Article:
Maybe science needs to pick it’s opportunities to communicate with the general population, because it doesn’t really need a 24×7 platform? I realize this may be a fantasy given political, social and economic realities. And of course, some members of the non-scientific community are more interested and want more information, more often.

    The problem is hard and science hasn’t cracked this one. If it had we wouldn’t be talking about the issue. There are a whole range of problems with acceptance of science truths and at the highest levels of public discourse too. I don’t want to divert the discussion and attract unwanted attention, but we can all mentally list at least a half-dozen issues that science has definitively closed the book on, sometimes centuries ago. Yet we have important people, decision makers, espousing views that wouldn’t stand up to 30 seconds of questioning by any knowledgeable person. Not even an expert, just someone with a decent high school education and a good head on their shoulders!

  11. Matti K.

    “We agree that it’s important to improve early education, however, much of the public is beyond this stage and we need to foster a culture where citizens are engaged in (and voting on) science issues now.”

    Just face it: there are no quick fixes. The media is market-orientated and cannot be “fostered” by a narrow “enlighted front”. Even the hero of M&K, Carl Sagan, did not make a real impact in science literacy in USA.

    Please, spread the word about the problems that scientific illiteracy causes. There is no chance to fix the problem before there is a large consensus that scientific illiteracy is an imminent problem worth heavy investments. So far, there is no such consensus.

    But, please, do not pretend that you know how to fix the problem. Many of your suggestions are outright naive (IMHO) and in any case premature. However, once the problems of scientific illiteracy are widely accepted, there will be a lot of brains searching for a solution, as well.

    So the most imminent job is to spread the awareness of the harmfullness of scientific illiteracy, not to act as a know-it-all on how to fix the problem. Bashing “new atheists” does not help to spread this kind of awareness, it might even slow down the process by making part of the public think that atheists shutting up is a prerequisite for anything to happen on the illiteracy front.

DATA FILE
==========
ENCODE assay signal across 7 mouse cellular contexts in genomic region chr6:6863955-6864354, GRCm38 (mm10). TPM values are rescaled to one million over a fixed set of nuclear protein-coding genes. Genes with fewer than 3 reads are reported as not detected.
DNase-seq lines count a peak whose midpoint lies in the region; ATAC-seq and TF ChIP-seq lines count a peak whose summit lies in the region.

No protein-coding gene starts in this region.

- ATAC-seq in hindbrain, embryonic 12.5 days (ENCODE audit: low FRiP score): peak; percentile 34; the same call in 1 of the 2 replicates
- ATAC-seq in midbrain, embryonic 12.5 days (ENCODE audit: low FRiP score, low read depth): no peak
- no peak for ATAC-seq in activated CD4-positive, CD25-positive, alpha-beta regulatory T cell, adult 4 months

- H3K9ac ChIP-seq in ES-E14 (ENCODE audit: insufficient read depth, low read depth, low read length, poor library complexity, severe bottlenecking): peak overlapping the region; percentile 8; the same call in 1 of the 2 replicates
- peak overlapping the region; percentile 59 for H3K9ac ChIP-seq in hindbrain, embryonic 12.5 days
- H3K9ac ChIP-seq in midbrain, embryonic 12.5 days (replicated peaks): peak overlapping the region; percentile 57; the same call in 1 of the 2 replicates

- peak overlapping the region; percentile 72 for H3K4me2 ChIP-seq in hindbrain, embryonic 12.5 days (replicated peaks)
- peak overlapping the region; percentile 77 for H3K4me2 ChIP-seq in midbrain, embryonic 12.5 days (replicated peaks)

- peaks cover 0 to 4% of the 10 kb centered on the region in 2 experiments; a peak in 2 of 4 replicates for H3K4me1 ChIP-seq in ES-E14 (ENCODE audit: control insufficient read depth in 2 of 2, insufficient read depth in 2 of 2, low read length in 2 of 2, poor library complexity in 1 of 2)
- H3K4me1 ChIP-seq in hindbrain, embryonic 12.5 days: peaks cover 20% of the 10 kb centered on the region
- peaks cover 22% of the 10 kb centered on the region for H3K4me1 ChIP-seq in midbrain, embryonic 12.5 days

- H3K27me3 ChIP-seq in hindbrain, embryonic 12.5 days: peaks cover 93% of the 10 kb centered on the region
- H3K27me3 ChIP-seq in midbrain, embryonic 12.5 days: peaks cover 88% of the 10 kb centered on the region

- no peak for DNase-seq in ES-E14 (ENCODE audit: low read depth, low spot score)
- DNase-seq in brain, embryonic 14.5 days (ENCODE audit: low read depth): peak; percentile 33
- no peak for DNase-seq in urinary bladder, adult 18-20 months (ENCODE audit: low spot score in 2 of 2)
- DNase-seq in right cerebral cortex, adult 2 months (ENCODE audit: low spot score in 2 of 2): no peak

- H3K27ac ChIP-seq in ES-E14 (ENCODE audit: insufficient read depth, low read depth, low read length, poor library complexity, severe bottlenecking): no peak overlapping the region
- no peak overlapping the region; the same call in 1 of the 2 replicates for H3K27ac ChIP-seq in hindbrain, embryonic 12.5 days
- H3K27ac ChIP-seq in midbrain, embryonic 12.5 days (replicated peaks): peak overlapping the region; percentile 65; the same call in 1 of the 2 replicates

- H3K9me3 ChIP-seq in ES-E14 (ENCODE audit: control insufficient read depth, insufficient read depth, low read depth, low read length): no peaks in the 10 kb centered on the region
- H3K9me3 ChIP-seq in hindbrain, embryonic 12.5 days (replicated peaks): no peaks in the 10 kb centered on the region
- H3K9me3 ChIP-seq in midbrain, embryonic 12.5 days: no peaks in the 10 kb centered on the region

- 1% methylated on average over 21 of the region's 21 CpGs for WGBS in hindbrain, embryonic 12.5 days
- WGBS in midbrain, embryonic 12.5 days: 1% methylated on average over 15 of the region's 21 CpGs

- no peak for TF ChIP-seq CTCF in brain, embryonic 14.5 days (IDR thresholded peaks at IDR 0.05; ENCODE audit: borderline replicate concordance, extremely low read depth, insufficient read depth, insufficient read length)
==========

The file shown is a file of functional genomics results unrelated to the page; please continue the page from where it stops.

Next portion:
12. The issue is that scientist have a unconcient authoritarian aproach to treat scientifics themes wit no scientist.Including politician.Hey believes that more knowledge in a cery specific matter give some kind of power over public opinion.A kind of superiority based in intelectual training.But the forget that life process is so complex that they dont have a intergal view oveer the relationships expertice and social realities,even human life of citizens.Is a lack of democracy in science american world one of the guilty and a explanation of the decalage problem

  13. dugmaze

    Did you ever stop to think that parents are tired of being bashed for trying to find answers? Do you think we do it for sport? Or to be right about something?
    Or is it because they have a 12 year old in diapers who breaks out the tv set with their head.

    I’m not an atheist, anti-vaxxer, anti-science, anti-climate, or any other name you can come up with to belittle someone. My 7 year old has better manners than name calling. And he autistic!